High-Functioning Adult Dyslexics: Deficits and Compensatory Mechanisms
Most adults with a childhood diagnosis of dyslexia continue to experience significant reading and writing difficulties throughout their lives. These can include problems in identifying single words, comprehending written sentences, and spelling words correctly. More...
Reading Development in Elementary School
Literacy is essential in the modern world, both for personal satisfaction and for employment success in a knowledge-based economy. Mastering literacy is one of the most important challenges children face in elementary school. A great deal of research in the last two decades has uncovered a number of the key cognitive and instructional characteristics that contribute to learning to read. More...
Why is rapid naming speed related to reading ability? Contrasting different theoretical accounts
In this project we are contrasting the most prominent theoretical accounts of the RAN-reading relationship (phonological processing, orthographic processing, and speed of processing account). We contrast the prominent theoretical accounts at three levels: (a) in languages varying in orthographic consistency, (b) in children of different ages, and (c) in normal readers and dyslexic university students.
Speed of processing: Links to cognitive processes and reading across languages
The quest for a general measure of intelligence is older than the short history of psychology. A biological trait such as speed of processing information could be a prime candidate. Individuals differ in their speed of processing information and, hence, in their intelligence (e.g., Jensen, 2006). Although this seems like a reasonable statement, it leads to several questions that the present study aims to address. A pre-eminently important one concerns the universality of speed as an intelligence measure across cultures. The pragmatic use of a universal measure of speed has remained an important concern, especially as it may help to understand reading and language comprehension. Specifically, the present study aims to examine:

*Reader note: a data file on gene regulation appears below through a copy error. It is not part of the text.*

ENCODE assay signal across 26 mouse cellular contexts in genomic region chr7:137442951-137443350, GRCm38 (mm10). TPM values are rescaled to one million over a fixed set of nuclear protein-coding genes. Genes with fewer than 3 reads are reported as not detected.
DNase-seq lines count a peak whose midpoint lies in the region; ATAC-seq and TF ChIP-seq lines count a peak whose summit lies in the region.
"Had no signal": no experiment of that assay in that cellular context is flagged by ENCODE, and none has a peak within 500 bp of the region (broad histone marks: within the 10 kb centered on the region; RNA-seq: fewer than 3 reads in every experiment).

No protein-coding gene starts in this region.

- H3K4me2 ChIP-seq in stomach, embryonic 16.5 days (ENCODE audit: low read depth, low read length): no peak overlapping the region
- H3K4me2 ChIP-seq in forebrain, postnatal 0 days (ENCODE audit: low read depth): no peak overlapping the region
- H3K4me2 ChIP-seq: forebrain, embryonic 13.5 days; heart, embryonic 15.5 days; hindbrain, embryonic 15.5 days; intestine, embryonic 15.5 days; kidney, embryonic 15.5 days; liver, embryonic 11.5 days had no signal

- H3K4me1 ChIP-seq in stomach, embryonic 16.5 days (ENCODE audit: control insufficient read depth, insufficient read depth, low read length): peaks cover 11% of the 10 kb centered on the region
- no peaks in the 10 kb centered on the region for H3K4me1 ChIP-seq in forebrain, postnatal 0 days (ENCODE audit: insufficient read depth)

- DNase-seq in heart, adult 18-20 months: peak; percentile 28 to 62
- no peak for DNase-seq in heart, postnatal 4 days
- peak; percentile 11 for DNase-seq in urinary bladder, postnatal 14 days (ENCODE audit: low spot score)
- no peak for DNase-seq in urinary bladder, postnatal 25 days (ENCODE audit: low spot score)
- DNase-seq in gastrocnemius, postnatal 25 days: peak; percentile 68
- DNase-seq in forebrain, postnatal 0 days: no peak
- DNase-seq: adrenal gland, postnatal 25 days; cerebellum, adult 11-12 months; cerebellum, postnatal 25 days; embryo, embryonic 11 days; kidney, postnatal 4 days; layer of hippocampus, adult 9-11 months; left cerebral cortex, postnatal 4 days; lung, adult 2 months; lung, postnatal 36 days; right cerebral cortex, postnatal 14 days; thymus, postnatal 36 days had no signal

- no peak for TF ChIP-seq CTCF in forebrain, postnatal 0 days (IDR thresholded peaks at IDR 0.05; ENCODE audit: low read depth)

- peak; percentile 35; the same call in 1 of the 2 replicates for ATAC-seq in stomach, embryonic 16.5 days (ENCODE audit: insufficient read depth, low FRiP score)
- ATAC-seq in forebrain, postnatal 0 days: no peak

(1) If speed of processing can be categorized under different types of information, representing major cognitive processes,
(2) If processing can be categorized as automatic and intentional.
(3) If the findings on speed of processing generalize across three different languages and cultural groups (English, Greek, and Chinese) to predict word reading and comprehension.
Working memory and reading comprehension in university students
Few will disagree with the statement that the goal of reading is comprehension. But reading comprehension is a complex process that involves not only word recognition, knowledge of grammar and the context, but also some important ways in which we process information. Working memory defined as the capacity to store information for a short period of time and manipulate or process it (e.g., Baddeley & Hitch, 1974) has been singled out as one of those cognitive processes. Children as well as university students vary widely in their ability for reading comprehension, and in working memory. Whereas among children, basic skills in reading and grammar are still developing, and these may make some children better at comprehension than others, these skills are no longer that important among university students. Instead, some general cognitive processing abilities only one of which is working memory may influence the ability for comprehension. Two problems that immediately need solution are:
(1) What components of working memory influence comprehension in adults and
(2) What other domain-general processing skills influence reading comprehension beyond working memory.
Helping individuals who experience difficulties in comprehension even at post secondary level will succeed better when we can provide an answer to the twin questions.